Cluff said how Shaw builds this major character is unique. Every patriarch of the family is adopted and takes on the name of Andrew Undershaft, so each patriarch is an outsider and has something to prove.
During the course of the play, Undershaft tests each of his children and observes what a life of prosperity has done for them and if they, too, have something to prove in their lives.
It is in Barbara, seemingly the child most far removed from his beliefs, that he sees value.
“He’s disappointed most of the time, but he does see quite a bit of ability and ambition in Barbara, and that’s why she’s his favorite,” Cluff said.
“I like that she is independent and strong and knows what she wants,” said Christine Ward, who portrays Barbara. “She has so much empathy for people.”
Although that empathy seems to contradict the lifestyle of an arms dealer like her father, in the end she comes to realize she and her dad want to both help, but in different ways. So it is Barbara who evolves the most during the course of the play.
“There’s a big change in her character,” Ward said, noting that Barbara goes from being above her father’s power and wealth to realizing that empathy isn’t the only thing that can make a difference in people’s lives.
Ultimately, Undershaft brings a fresh perspective to the stage, Cluff said:
“I feel like the perspective of life that Undershaft brings is not one that people here are usually exposed to, and he’s very honest in what he says. He’s very forthright in all of his feelings, and he even says in the play directly, ‘There’s only one true morality for every man, but every man has not the same true morality.’ And that’s something that really stands out to me. We all have to find our own path, and sometimes we trick ourselves into thinking we’re told what’s right and wrong, and really, we have to decide for ourselves.”
Beyond those major themes, Kary spoke of the big challenges in bringing “Major Barbara” to the stage — the sheer amount of dialogue the cast has to memorize and how they present that language, which the director describes as elevated and beautiful. Audiences will hear a peppering of accents, from Scottish to Cockney.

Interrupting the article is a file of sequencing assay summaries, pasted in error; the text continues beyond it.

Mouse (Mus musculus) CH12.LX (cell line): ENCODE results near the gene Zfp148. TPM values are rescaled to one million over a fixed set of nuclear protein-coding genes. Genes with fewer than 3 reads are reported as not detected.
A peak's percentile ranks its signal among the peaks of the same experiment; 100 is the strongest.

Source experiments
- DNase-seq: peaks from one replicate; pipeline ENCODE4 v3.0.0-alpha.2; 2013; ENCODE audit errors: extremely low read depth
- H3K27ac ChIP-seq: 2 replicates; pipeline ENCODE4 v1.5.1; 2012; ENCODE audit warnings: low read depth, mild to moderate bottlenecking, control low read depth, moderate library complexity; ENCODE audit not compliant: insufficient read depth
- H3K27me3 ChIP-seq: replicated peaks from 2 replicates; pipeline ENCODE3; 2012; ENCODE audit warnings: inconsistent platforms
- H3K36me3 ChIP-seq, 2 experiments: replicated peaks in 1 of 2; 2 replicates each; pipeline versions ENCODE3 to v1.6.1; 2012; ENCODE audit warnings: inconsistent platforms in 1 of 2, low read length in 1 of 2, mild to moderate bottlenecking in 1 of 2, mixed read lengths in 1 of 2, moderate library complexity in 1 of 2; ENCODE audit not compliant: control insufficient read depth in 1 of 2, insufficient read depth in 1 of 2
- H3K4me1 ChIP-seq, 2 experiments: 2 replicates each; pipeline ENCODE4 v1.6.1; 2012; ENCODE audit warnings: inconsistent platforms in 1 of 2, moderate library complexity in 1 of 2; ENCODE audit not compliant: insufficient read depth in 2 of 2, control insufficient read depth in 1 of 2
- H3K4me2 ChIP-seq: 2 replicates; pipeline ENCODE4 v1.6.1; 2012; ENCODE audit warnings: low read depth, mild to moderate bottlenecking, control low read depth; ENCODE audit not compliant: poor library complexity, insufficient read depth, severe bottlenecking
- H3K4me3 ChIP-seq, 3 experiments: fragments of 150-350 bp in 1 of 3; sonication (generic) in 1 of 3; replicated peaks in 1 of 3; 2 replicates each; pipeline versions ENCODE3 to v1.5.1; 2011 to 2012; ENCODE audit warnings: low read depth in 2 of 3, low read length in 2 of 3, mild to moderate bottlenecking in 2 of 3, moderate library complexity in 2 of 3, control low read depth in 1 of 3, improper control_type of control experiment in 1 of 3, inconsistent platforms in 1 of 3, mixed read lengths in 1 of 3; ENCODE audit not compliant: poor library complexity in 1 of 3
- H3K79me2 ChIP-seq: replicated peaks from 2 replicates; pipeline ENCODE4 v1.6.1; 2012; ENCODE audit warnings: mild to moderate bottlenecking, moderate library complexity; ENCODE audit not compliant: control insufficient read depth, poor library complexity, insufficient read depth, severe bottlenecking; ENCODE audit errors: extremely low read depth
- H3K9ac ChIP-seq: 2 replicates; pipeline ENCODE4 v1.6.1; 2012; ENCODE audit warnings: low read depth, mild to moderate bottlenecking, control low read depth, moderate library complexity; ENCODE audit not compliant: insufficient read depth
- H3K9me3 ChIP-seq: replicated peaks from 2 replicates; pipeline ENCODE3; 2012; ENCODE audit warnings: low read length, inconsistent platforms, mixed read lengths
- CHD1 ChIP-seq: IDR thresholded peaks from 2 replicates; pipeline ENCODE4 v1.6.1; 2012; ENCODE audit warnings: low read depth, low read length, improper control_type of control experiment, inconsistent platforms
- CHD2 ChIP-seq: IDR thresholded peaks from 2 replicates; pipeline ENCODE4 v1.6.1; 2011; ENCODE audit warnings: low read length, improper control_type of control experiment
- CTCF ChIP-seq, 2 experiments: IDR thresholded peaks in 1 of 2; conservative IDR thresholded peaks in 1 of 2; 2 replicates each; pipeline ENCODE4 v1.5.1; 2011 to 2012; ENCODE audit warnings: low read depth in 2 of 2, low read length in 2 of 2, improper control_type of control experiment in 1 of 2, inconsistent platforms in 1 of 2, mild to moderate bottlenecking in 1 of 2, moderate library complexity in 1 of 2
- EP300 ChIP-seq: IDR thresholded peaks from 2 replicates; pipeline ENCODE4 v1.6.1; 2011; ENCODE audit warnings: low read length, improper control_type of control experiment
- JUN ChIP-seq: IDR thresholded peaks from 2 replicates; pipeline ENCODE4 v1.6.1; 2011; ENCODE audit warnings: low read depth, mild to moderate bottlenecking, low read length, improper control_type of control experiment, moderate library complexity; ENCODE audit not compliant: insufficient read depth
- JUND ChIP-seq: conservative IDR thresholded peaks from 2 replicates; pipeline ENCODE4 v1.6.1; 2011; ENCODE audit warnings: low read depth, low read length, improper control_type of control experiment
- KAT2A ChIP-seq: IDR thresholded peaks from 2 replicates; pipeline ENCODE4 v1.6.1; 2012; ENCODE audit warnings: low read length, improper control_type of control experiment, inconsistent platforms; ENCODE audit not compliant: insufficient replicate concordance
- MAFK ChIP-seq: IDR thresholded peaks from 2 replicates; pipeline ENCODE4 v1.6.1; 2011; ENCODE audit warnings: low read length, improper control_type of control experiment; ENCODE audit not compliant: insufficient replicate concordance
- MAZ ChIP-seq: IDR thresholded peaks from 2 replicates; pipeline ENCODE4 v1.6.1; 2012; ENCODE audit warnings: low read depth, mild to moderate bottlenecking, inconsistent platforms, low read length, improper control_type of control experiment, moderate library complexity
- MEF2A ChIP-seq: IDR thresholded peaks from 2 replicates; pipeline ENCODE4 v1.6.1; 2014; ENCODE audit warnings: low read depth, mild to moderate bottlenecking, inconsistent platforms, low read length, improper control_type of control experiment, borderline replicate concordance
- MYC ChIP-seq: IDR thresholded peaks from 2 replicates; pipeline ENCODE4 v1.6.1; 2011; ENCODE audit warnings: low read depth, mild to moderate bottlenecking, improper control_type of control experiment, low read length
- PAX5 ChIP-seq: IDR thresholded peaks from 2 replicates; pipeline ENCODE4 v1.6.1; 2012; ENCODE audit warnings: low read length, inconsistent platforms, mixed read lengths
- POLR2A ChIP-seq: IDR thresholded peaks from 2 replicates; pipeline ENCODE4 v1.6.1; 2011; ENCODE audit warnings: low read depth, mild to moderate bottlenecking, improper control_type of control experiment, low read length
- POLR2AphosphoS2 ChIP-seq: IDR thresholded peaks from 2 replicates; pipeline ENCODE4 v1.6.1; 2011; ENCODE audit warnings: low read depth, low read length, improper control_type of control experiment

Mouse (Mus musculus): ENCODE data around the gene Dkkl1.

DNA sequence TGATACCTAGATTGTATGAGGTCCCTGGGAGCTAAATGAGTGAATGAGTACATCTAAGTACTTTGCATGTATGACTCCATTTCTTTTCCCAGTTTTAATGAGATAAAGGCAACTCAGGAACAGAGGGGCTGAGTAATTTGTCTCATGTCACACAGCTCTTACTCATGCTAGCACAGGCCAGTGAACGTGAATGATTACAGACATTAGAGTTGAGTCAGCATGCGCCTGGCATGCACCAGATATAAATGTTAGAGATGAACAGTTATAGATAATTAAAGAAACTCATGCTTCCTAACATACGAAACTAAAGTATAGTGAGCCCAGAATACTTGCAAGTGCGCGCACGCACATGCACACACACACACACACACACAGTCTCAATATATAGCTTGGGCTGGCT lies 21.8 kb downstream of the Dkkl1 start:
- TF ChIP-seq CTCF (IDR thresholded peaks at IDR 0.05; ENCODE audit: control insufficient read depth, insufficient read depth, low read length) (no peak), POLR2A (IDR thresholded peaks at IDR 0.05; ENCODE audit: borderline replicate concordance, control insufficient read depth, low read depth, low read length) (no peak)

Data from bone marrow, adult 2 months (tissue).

“These people talk a lot more,” Kary said. “One of my favorite lines in the play is, ‘Stop making speeches, Andrew!’ because they go off on their soap boxes, and there are long and beautifully crafted arguments. Even if you slip up a tiny little bit, everything kind of crumbles.”
Kary said he hopes the play, despite being written more than 100 years ago, will feel contemporary and relevant.
“It should feel very familiar to us,” he said, speaking about the modern bent in the costumes. Plus, its themes should feel relevant to audiences today.
“The disparity in wealth in that 1905 time is very, very similar to the disparity in wealth we have right now,” he said.
Still, with all that elevated language, all the characters and all the deep themes, in the end “Major Barbara” aims to entertain and keeps the comedy rolling. Shaw, said the director, is able to do that because he puts these deep themes in very human terms.
“Humans are funny, and the people in this play are so smart. It’s fun to watch them work this thing out right in front of us because it’s hard to find the right answer,” Kary said.
IF YOU GO
What: “Major Barbara” by George Bernard Shaw
Where: Ethington Theatre, GCU campus
When: 7:30 p.m. Feb. 9-10, 2 p.m. Feb. 11, 7:30 p.m. Feb. 16-17 and 2 p.m. Feb. 18
Tickets: GCU students get one free ticket with their student ID. Otherwise, tickets are $12 each. Discounted tickets available for senior citizens, military personnel, GCU employees and alumni, GCU students, and children 12 years old and younger. For tickets, click here.
Information: Call 602-639-8880 or email.
You can reach GCU senior writer Lana Sweeten-Shults by email at firstname.lastname@example.org. Follow her on Twitter @LanaSweetenShul.